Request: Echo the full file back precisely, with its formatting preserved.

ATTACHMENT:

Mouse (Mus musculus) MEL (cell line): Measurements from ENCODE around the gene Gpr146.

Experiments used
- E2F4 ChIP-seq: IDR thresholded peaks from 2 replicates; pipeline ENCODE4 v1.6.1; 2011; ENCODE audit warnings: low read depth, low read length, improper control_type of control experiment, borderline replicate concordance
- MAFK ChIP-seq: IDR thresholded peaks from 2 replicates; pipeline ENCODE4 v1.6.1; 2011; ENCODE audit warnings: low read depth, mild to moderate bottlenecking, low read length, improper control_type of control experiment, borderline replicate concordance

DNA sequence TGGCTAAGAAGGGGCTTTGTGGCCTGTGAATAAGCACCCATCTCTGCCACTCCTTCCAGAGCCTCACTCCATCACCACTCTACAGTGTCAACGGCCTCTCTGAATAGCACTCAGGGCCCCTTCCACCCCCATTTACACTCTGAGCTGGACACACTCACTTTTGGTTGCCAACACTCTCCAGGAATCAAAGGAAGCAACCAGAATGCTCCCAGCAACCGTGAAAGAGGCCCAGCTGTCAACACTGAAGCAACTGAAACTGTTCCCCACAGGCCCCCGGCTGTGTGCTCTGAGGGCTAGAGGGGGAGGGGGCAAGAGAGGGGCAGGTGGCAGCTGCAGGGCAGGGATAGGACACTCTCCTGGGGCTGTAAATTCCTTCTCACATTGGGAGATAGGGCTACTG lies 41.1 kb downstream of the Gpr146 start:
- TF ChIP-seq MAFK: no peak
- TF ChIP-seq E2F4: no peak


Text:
Mouse (Mus musculus) MEL (cell line): Measurements from ENCODE around the gene Gpr146.

Experiments used
- E2F4 ChIP-seq: IDR thresholded peaks from 2 replicates; pipeline ENCODE4 v1.6.1; 2011; ENCODE audit warnings: low read depth, low read length, improper control_type of control experiment, borderline replicate concordance
- MAFK ChIP-seq: IDR thresholded peaks from 2 replicates; pipeline ENCODE4 v1.6.1; 2011; ENCODE audit warnings: low read depth, mild to moderate bottlenecking, low read length, improper control_type of control experiment, borderline replicate concordance

DNA sequence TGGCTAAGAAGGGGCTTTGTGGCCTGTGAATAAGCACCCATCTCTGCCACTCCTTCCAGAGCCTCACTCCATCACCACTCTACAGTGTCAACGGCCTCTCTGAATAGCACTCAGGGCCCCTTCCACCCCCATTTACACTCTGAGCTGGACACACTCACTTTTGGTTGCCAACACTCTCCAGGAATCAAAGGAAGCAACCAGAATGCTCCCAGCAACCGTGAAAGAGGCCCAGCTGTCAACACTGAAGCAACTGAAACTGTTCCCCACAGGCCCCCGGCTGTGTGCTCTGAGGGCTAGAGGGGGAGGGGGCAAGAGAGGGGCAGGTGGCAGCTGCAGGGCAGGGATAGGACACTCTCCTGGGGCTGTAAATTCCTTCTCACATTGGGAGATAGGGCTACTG lies 41.1 kb downstream of the Gpr146 start:
- TF ChIP-seq MAFK: no peak
- TF ChIP-seq E2F4: no peak